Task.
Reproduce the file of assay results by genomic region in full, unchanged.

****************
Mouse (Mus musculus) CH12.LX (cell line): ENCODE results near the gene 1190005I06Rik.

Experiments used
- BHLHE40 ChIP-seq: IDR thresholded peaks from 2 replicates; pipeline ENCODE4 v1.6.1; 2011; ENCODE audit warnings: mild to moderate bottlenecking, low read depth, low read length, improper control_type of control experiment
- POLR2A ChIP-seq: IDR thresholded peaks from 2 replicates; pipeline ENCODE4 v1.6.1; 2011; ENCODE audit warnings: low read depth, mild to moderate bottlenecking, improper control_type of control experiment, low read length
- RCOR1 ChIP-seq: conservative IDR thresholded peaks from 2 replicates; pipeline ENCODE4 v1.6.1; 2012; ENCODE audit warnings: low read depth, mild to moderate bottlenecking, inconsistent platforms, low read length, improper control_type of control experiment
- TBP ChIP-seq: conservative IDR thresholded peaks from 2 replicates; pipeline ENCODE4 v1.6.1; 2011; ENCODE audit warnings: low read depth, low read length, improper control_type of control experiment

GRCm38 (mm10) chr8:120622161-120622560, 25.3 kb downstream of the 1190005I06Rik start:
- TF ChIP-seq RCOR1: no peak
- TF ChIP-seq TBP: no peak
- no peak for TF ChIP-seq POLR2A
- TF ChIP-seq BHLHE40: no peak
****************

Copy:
Mouse (Mus musculus) CH12.LX (cell line): ENCODE results near the gene 1190005I06Rik.

Experiments used
- BHLHE40 ChIP-seq: IDR thresholded peaks from 2 replicates; pipeline ENCODE4 v1.6.1; 2011; ENCODE audit warnings: mild to moderate bottlenecking, low read depth, low read length, improper control_type of control experiment
- POLR2A ChIP-seq: IDR thresholded peaks from 2 replicates; pipeline ENCODE4 v1.6.1; 2011; ENCODE audit warnings: low read depth, mild to moderate bottlenecking, improper control_type of control experiment, low read length
- RCOR1 ChIP-seq: conservative IDR thresholded peaks from 2 replicates; pipeline ENCODE4 v1.6.1; 2012; ENCODE audit warnings: low read depth, mild to moderate bottlenecking, inconsistent platforms, low read length, improper control_type of control experiment
- TBP ChIP-seq: conservative IDR thresholded peaks from 2 replicates; pipeline ENCODE4 v1.6.1; 2011; ENCODE audit warnings: low read depth, low read length, improper control_type of control experiment

GRCm38 (mm10) chr8:120622161-120622560, 25.3 kb downstream of the 1190005I06Rik start:
- TF ChIP-seq RCOR1: no peak
- TF ChIP-seq TBP: no peak
- no peak for TF ChIP-seq POLR2A
- TF ChIP-seq BHLHE40: no peak